In contrast to this case, where I was not involved, the next case took several years off my life in 2018 (well not quite, but at times it felt like it!). I was the respondent on behalf of the NSW Transitional Coastal Panel in litigation over development rights at Belongil Beach, Byron Bay, NSW. This was a case with multiple litigants before the Chief Judge of the Land and Environment Court of NSW (e.g. Ralph Lauren v NSW Transitional Coastal Panel, LEC 1679 and others see LEC 1680, 1678, 1681, 1682). Details of this litigation and its public policy context are discussed in a recent paper in the Environmental and Planning Law Journal (2020, 37/1, p. 128-135) entitled “Coastal management and protecting the public interest: recent Land and Environment Court decisions” (B. Sack, T. Allen and B. Thom). In this paper we look at how the Court considered the application of a section of NSW coastal legislation (s27 in Coastal Management Act 2016, or s55M in former Coastal Protection Act) in protecting the public’s right to use and occupy public beaches. We conclude that the Court confirmed the public good effect of the Act and demonstrated a very high bar to the permissibility of private use of a public beach for the purpose of private property protection. We argued that this was consistent with the principles of the Public Trust Doctrine, used to such good effect in the USA.
The third case also involved advice given to NSW Government by the then Coastal Panel on which I was variously a member and a Chair. This case was before Justice Robson of the Land and Environment Court (2019, NSWLEC 202): Boomerang & Blueys Residents Group v NSW Minister for the Environment Heritage and Local Government and MidCoast Council. At issue were decisions taken by the Minister who had received advice from the Panel to certify and adopt the Great Lakes Coastal Zone Management Plan. The applicants argued that risk assessment methods used and applied by the Great Lakes Council were not appropriate to their location. The Court examined the process used by the Minister reaching her decision. It agreed that prescribed guidelines were followed, and “that the process by which the hazard risk maps were generated, although somewhat complex, was properly considered by Council” (para 259). The findings are quite detailed. They indicate how important it is for local councils and government agencies to follow and thoroughly document processes as set out in manuals, guidelines, statutory, policies and legislation. I was pleased to see how carefully the Court reviewed what we the Panel had done in delivering advice to the Minister.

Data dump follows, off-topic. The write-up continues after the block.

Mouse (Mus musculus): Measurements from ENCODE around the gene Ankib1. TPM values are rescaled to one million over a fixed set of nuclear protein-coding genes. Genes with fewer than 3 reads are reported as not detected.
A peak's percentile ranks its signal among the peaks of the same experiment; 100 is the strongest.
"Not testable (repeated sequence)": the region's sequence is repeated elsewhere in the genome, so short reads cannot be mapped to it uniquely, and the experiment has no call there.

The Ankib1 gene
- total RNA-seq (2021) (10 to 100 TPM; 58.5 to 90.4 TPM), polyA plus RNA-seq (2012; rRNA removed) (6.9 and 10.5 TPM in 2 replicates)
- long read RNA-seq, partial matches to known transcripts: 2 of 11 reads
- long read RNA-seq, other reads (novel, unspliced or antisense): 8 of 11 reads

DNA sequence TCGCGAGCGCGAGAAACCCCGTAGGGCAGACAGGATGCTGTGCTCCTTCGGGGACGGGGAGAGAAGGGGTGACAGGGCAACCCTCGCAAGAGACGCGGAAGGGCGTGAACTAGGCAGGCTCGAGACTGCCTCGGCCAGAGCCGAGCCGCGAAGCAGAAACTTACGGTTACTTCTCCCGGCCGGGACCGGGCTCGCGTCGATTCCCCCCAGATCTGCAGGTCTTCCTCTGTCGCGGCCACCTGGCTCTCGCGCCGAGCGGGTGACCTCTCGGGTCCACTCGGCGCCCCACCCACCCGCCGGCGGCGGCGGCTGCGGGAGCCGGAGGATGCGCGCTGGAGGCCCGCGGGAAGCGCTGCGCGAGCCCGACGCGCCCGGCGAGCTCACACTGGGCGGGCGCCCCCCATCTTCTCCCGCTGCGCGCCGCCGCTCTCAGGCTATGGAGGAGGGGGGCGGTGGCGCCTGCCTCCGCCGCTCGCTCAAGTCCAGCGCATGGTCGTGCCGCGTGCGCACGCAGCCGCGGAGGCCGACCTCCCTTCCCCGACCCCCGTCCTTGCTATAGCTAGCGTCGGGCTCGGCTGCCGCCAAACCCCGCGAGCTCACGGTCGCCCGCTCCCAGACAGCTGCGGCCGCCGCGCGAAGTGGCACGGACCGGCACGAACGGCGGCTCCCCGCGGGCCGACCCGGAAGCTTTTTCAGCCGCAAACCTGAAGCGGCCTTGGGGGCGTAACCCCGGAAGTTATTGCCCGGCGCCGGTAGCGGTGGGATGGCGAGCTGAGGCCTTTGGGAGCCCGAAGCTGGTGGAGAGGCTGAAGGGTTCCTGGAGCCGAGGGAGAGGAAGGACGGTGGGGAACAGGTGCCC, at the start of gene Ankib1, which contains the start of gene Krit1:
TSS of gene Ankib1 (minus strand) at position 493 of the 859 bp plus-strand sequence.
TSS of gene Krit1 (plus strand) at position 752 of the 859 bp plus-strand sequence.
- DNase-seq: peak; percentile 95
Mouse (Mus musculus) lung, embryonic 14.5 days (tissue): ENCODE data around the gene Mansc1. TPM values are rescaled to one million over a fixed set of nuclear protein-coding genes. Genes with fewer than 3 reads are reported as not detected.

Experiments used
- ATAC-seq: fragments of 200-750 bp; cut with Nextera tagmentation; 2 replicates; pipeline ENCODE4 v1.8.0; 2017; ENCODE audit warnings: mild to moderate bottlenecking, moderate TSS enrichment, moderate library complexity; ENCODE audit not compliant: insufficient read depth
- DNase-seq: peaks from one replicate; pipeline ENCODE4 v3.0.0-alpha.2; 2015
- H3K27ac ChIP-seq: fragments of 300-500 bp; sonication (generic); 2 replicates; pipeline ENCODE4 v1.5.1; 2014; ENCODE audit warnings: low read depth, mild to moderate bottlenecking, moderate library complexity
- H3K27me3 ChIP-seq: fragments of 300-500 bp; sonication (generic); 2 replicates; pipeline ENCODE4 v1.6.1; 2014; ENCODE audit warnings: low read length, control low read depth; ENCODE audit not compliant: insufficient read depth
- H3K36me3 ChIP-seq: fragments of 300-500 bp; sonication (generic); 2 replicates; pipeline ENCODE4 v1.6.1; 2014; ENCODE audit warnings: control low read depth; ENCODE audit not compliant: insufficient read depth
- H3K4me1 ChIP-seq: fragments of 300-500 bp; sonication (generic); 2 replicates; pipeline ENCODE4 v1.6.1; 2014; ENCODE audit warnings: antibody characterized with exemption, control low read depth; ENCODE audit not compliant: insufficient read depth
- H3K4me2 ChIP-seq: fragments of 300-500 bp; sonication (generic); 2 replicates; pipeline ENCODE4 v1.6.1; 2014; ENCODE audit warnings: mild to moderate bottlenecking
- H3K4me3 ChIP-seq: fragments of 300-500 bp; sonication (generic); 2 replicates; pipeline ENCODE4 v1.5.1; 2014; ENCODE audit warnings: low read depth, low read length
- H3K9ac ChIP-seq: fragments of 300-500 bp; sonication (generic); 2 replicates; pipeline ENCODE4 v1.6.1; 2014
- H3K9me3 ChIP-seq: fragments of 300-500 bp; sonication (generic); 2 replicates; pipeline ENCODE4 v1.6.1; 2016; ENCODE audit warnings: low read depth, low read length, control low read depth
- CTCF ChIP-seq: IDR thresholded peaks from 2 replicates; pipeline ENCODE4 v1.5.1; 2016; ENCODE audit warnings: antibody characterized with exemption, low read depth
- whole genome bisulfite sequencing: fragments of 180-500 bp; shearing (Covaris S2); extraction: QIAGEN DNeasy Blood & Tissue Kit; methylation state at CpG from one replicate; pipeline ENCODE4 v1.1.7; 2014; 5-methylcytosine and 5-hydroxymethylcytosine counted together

For many with an academic science background in coastal studies, participation in adversarial litigation and even legal inquiries can be painful. Processes that must be followed are tightly controlled. However, there are opportunities to contribute and help make a difference to outcomes. Yes frustrating, time-consuming and demanding, but necessary. Unless there are those of us with expertise and willingness to engage in the legal system, then legal decisions can by default produce outcomes that are not conducive to sound, sustainable coastal management.
Words by Prof Bruce Thom. Please respect the author’s thoughts and reference appropriately: (c) ACS, 2020, for correspondence about this blog post please email email@example.com